No proper blog post this week, but I’ve written in a couple other places and felt like sharing the links. There’s a short review of Spike Jonze’s movie Her on my Tumblr page, and also a discussion of the movie The Intouchables between my friend Daniel Robison and myself at our blog Gaffer MacGuffin’s Movie House. Both of those films disappointed me, so the only thing I have to recommend these pieces is the quality of the writing. Thankfully, I do have a little pride in my work there. Even so, my self-confidence had a mini-crisis this week — specifically, last night, during and after a viewing of Life Itself, the Steve James documentary on the life of Roger Ebert.
Yep, him again. It’s actually a little surprising to me that Ebert should be such a touchstone for my thoughts on life and film criticism. He was a seminal influence for a time; to some extent, he got me started on the path I’m now following. But I do feel like I’ve graduated past him. I don’t often seek out his reviews after watching a film. I’m more likely to check Film Freak Central, or Reverse Shot, or The Dissolve, or Ferdy on Films. These are the next generation — the Internet critics. Ebert’s reputation rests more on the size of his influence and popularity than on the strength of his writing or the brilliance of his theories. Two other writers this past week have criticized Life Itself and the positive reaction to it by criticizing Ebert. They are Armond White (at National Review) and Devin Faraci (on Twitter). Now, these two fellows just happen to be widely derided in the online film critic community for being “trolls,” “contrarians,” and/or jerks. Despite my propensity to follow the crowd, however, I couldn’t help but think White and Faraci might be correct. If Ebert is the best critic I’ve read, I have a long way to go. I need to read more Pauline Kael, Andrew Sarris, Manny Farber, Otis Ferguson, James Agee, Molly Haskell, Laura Mulvey, and Jonathan Rosenbaum.
Here’s where I had my mini-crisis. Two things from the film Life Itself struck home with me: I have a long way to go, and eventually I’ll die. There are so many more movies to see, so many more books to read, and so much more writing to do before I can consider myself accomplished. If I’m lucky, all of that work will lead to something that can outlive me, but otherwise, it will all be completely over when I’m gone. So, yes, I found the movie depressing. I understand why it devoted as much time as it did to Ebert’s long and uniquely scarring battles with cancer, but that emphasis put a dark cloud over me. All the usual thoughts swarmed in my mind: I’m twenty-six years old, nobody reads my blog, maybe there’s not much worth reading anyway, I’ve only seen a dozen movies from 2014 so far, I don’t have connections. I know I have an eternal home that isn’t dependent on worldly accomplishment, but there’s still plenty of room for discouragement on this side of heaven.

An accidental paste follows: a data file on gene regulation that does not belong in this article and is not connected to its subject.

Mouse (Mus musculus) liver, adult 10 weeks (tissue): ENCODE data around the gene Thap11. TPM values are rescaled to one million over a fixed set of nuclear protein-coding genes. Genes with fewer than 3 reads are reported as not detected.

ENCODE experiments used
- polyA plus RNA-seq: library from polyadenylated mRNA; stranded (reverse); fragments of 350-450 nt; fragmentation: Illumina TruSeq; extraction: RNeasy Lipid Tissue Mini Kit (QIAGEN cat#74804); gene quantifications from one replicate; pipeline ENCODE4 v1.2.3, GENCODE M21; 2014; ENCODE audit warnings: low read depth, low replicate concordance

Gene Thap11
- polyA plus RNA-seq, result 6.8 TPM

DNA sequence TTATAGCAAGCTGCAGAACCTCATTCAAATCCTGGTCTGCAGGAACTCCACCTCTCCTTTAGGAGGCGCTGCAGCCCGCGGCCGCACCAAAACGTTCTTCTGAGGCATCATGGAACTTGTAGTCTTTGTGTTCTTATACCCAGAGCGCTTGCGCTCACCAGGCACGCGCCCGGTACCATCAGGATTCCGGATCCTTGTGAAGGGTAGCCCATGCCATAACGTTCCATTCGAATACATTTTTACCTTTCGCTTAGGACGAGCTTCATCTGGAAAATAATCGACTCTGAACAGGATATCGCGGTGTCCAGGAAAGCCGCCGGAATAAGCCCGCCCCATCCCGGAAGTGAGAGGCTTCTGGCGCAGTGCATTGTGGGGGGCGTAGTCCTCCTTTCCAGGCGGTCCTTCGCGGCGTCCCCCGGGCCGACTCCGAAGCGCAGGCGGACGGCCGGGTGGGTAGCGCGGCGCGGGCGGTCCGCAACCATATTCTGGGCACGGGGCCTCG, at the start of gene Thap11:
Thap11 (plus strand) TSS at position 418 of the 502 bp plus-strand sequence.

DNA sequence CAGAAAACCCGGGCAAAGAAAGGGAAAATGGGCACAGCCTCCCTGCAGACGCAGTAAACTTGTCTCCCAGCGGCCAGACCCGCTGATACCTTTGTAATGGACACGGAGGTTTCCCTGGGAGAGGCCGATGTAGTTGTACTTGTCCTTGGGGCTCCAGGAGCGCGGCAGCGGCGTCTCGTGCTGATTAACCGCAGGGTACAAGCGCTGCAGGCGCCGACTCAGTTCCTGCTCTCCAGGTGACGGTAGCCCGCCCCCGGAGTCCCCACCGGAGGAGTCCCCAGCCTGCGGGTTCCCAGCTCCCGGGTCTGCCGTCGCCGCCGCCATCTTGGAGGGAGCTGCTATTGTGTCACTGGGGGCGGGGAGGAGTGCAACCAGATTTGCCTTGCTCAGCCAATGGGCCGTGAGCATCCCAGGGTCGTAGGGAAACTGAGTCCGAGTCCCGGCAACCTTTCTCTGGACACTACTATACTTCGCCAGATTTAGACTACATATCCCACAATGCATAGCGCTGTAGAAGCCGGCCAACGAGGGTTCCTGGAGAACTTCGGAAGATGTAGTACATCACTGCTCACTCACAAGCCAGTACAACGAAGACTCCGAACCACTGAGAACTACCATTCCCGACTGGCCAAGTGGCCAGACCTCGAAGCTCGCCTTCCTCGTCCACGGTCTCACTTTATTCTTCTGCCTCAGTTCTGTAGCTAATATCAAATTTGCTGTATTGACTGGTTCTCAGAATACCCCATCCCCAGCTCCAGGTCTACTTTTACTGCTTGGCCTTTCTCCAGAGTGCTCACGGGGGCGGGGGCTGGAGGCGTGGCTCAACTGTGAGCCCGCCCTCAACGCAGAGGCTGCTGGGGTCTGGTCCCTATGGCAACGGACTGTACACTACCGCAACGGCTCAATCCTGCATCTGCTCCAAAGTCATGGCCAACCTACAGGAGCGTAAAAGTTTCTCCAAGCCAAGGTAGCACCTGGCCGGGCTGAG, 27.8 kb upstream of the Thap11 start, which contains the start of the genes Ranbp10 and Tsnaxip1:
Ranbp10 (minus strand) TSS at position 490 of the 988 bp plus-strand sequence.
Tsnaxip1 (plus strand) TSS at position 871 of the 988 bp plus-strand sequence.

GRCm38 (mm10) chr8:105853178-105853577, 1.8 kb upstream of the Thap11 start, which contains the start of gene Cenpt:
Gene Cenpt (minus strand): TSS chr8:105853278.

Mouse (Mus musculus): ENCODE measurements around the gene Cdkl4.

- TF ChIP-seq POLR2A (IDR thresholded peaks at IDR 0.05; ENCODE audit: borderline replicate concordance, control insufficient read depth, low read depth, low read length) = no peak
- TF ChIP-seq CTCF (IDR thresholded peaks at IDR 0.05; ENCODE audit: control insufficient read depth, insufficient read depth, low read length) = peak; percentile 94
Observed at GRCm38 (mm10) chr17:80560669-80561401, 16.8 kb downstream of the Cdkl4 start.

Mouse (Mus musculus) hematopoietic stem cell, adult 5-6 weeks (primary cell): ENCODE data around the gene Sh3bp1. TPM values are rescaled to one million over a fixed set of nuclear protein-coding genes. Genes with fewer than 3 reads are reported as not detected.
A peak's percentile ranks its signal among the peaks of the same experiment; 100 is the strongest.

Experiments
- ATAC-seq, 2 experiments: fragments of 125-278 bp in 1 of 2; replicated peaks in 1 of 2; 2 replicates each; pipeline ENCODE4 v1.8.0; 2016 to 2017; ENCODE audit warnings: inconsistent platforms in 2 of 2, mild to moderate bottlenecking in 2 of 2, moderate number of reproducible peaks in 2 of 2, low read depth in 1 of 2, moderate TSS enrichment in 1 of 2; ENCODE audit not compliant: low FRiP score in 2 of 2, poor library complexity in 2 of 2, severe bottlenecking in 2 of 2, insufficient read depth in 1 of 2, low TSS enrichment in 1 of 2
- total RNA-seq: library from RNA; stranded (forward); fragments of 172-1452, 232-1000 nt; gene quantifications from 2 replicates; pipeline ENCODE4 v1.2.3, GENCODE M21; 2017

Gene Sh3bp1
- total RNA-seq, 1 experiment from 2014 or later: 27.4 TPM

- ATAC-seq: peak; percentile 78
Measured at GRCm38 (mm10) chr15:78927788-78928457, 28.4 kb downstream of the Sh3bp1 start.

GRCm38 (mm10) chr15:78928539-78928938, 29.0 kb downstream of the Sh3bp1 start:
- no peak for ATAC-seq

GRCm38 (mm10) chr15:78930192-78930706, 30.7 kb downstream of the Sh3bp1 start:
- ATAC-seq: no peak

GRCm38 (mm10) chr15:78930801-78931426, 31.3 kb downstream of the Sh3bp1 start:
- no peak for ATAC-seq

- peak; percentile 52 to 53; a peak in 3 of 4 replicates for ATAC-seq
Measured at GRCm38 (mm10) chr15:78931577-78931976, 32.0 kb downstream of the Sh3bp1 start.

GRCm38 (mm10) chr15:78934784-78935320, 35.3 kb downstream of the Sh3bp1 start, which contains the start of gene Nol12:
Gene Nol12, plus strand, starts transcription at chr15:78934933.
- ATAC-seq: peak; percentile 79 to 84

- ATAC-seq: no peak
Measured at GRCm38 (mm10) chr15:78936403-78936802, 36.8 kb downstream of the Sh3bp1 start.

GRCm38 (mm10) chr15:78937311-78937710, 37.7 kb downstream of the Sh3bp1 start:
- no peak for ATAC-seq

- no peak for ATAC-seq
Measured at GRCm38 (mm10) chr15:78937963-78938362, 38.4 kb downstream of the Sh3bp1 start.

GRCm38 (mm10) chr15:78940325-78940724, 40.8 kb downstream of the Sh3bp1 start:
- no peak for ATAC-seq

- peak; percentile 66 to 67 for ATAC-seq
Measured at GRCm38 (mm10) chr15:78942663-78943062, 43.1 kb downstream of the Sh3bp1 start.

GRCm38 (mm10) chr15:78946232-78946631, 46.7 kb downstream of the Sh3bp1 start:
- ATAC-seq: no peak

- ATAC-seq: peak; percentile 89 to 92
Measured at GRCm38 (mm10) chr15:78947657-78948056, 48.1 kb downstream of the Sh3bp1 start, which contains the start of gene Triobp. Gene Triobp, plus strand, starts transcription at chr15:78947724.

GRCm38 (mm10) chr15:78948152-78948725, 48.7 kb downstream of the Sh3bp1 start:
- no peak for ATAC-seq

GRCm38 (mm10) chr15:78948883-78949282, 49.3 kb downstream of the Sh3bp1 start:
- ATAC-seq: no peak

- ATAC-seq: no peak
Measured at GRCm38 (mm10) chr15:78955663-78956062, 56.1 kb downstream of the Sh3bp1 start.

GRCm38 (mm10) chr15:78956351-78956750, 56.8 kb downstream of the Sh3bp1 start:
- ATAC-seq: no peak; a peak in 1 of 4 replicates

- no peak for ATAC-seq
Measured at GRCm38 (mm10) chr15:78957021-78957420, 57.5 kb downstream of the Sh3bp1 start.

One specific moment from Life Itself made me look back at a piece of writing on this blog from over a year ago. That moment was the nadir, but ultimately a source of some encouragement. A few lines from Ebert’s review of The Tree of Life were cited in the film. “Terrence Malick’s The Tree of Life is a film of vast ambition and deep humility, attempting no less than to encompass all of existence and view it through the prism of a few infinitesimal lives,” the review begins. I unconsciously absorbed these thoughts and used them as the starting point for my own review of the film last May, around the time I decided The Tree of Life was my favorite movie. As Life Itself reminded me of Ebert’s sentence, I realized that a sentence I had written essentially plagiarized his. I wrote about Malick’s “colossal filmmaking hubris” and his “humble act of worship.” Last night, I deleted that sentence. We’re entering a murky area here. It was on the Internet, but to what extent can I consider it “published”? In any case, I decided I needed to call attention to the correction. More than a brief lapse of judgment, however, the sentence made me wonder about my writer’s voice. How long before I can feel confident that I’m only sharing my thoughts, not parroting the thoughts of smarter people? The solution is simple — more writing, more reading, more watching — but it will, of course, take time. Here’s where I got my encouragement, though. Perusing my Tree of Life review, I discovered that I know a lot more about movies than I did a year ago. This film blew me away from the start, but the more I see and read, the better I’ll be able to articulate why it blew me away. I’m on the path. It’s getting better every day. I should quit sulking and get to work. The dark cloud will surely lift, because there will be another movie to watch tonight.